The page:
Introduction, Design and Handling
Many people assume that any tech gadget with the latest and most impressive hardware should therefore be the best. It’s an easy way for consumers to compare products. For example, a camera with a 20-megapixel sensor should theoretically outperform one with a 12-megapixel sensor.
But having the best hardware doesn’t always equate to having the best performance and value, and that’s why not every company aims to compete in the specs race. Casio has adopted this approach with it recently announced Exilim EX-100, where it’s marketed more as an ideal lifestyle companion rather than a camera boasting the latest and greatest hardware.
But that’s not to say the EX-100 has lackluster features. The camera has the ability to shoot at F2.8 throughout its zoom range, and also has Casio’s Intelligent Bracketing function, which shoots nine continuous images while varying the settings of two parameters such as contrast and saturation.
Wait a minute, a Casio camera you say? You may not associate Casio with leading digital compact cameras, but the Japanese company is looking to change that with the Exilim EX-100.
For those who aren’t familiar with photography, the wider the aperture (in the EX-100’s case it’s F2.8 and the smaller the figure, the better), the more light you can capture. This is useful in low-light situations as a wider aperture lets you shoot with a faster shutter speed, which helps reduce camera shake in your pictures. A wider aperture also helps you keep your focus area sharp and crisp while your background gets blurred as though it has been post-processed in your photo editing software. Also known has "bokeh" effect, it helps capture an aesthetically pleasing shot where it gives the shot more depth and presence to what matters most in your photo.
It’s common for a compact camera’s aperture to narrow down as you zoom in closer to your subject. Unlike a standard compact, the EX-100 is able to shoot at its widest aperture even when you’re fully zoomed in, which is very useful in maintaining all the advantages of a wide aperture and taking advantage of it in no matter the zoom level used.
Design and Handling
The first thing that you will notice about the EX-100 is its size. The camera is chunkier than your average point-and-shoot. But that’s because the EX-100 comes with a display that can be flipped up, which increases the overall dimensions of the camera. And don’t forget, when a camera has a wider constant aperture, the glass used in its lens construction is generally larger and heavier.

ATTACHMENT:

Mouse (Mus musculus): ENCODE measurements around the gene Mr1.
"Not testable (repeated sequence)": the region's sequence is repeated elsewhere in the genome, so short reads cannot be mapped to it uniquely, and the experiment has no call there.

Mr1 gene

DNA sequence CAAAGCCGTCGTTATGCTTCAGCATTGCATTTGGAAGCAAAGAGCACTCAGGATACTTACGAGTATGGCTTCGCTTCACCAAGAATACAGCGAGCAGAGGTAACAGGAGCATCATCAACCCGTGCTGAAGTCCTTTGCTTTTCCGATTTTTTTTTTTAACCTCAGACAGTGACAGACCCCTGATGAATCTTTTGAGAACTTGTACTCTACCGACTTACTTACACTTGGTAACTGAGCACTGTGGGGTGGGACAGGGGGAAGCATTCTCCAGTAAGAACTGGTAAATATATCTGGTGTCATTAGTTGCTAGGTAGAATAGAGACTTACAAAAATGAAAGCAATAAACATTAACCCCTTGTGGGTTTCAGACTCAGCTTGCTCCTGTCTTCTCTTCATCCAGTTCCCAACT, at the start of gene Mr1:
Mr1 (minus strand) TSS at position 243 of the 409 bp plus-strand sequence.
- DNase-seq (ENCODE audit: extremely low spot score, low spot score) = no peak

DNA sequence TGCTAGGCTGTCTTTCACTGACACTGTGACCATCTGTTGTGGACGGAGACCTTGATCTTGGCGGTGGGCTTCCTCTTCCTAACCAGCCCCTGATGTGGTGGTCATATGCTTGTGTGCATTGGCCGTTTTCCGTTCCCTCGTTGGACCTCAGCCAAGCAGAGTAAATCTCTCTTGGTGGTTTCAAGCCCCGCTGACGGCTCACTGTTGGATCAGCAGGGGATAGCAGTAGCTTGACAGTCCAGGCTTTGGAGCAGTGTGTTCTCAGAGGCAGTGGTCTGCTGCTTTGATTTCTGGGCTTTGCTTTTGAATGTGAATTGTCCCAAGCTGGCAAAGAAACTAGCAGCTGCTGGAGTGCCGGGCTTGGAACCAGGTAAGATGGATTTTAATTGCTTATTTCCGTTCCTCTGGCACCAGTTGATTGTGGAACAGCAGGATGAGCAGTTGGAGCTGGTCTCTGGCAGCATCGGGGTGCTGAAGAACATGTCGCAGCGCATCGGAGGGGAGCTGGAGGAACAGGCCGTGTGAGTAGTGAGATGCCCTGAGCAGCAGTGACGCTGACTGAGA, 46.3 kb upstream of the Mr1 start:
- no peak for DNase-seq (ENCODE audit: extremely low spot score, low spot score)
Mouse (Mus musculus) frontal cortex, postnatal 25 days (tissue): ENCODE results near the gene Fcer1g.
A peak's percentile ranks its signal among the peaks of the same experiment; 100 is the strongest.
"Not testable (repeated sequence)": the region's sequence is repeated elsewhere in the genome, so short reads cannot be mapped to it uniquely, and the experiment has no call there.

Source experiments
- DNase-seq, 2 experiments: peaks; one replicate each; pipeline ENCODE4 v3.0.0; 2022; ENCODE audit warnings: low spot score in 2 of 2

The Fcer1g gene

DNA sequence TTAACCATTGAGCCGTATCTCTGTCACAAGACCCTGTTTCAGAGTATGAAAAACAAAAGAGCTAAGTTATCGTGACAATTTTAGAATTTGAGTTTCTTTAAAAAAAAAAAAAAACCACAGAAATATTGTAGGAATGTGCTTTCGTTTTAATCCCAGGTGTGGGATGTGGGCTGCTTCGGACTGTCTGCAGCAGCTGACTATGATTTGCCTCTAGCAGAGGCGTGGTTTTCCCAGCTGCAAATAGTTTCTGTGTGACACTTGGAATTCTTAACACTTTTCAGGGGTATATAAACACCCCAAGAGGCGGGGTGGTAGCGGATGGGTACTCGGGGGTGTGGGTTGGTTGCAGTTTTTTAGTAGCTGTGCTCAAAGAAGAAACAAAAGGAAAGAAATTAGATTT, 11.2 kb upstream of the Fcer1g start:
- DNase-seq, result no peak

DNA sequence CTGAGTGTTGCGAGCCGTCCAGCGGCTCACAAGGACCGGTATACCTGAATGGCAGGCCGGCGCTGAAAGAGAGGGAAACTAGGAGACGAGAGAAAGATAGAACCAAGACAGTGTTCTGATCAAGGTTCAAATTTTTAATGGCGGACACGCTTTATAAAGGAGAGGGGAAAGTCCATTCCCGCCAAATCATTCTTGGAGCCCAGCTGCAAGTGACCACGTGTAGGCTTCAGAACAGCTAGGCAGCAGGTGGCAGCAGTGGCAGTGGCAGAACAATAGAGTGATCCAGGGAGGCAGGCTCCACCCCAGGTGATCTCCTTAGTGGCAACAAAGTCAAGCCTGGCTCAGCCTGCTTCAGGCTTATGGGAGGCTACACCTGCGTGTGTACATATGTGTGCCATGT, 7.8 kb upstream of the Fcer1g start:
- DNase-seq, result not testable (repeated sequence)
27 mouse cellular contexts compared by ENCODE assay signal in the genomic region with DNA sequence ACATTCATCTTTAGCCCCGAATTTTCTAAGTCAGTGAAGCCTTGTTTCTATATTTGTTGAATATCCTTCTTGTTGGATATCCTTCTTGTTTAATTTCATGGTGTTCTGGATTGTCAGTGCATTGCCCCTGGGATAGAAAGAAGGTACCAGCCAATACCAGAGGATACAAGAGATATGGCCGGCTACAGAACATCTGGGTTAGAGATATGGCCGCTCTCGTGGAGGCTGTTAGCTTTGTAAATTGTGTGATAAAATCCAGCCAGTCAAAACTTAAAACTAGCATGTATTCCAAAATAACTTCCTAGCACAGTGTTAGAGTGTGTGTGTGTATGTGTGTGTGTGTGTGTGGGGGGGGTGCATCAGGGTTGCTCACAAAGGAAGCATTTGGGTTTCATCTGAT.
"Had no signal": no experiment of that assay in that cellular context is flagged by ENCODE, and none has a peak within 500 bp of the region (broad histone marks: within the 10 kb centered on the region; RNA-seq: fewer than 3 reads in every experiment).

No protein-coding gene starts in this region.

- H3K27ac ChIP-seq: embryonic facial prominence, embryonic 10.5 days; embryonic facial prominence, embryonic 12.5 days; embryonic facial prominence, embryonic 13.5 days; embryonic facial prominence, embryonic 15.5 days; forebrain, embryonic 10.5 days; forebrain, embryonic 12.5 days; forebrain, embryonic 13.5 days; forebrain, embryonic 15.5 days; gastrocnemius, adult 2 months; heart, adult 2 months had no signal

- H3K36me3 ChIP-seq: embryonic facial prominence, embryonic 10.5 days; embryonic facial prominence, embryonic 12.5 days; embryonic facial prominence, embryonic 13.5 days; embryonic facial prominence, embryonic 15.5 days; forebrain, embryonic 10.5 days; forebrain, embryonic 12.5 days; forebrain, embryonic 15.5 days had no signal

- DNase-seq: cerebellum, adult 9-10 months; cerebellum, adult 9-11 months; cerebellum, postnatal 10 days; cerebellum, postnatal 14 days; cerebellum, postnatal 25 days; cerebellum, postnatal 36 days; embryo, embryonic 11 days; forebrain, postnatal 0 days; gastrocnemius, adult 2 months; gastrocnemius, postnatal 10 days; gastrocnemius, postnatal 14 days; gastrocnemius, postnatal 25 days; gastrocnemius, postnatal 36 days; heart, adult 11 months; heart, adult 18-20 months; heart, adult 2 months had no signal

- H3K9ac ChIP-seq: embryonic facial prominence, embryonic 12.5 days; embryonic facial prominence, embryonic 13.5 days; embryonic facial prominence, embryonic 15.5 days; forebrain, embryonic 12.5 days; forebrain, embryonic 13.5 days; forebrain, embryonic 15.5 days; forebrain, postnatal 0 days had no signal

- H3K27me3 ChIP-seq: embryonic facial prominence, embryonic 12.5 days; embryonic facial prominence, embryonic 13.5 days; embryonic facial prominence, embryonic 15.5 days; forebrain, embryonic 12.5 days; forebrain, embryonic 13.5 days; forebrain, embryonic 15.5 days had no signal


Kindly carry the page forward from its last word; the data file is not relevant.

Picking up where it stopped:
The EX-100 does have a reassuring heft to it, and the die-cast magnesium body also contributes to its solid and sturdy feel. There’s a textured finger grip on the front, which helps with holding onto the camera. We would have preferred it to be rubber instead of plastic though. The EX-100 comes with a control ring, and you can assign various functions to the ring such as setting white balance, ISO and zooming in and out like how you would with a DSLR lens.
Thoughtfully, there’s a shutter button on the front, below the lens, which can come in handy for taking selfies with the screen tilted up. It can also be used during playback mode. For example, while you’re viewing images on the camera, the front shutter button can be assigned functions such as sending the image you’re viewing to a smartphone over Wi-Fi, which does help to save time and button presses to select an image and manually sending it over.
The top plate of the camera is pretty standard with the power button, zoom lever, mode dial and a pop-up flash.
On the rear you have the 3.5-inch 921,600-dot LCD display which can be can flipped up or down as mentioned earlier. Flipping up the screen when the camera is turned off will also power up the camera. The display isn’t touch-enabled, so you will have to use the d-pad to select settings and set the autofocus area. There’s a built-in stand right behind the display, which you can use to set the camera on a surface for timed shots.
You'll also find a textured thumb rest on the rear, with the ring button below it. The ring button lets you assign functions to the control ring as iterated earlier.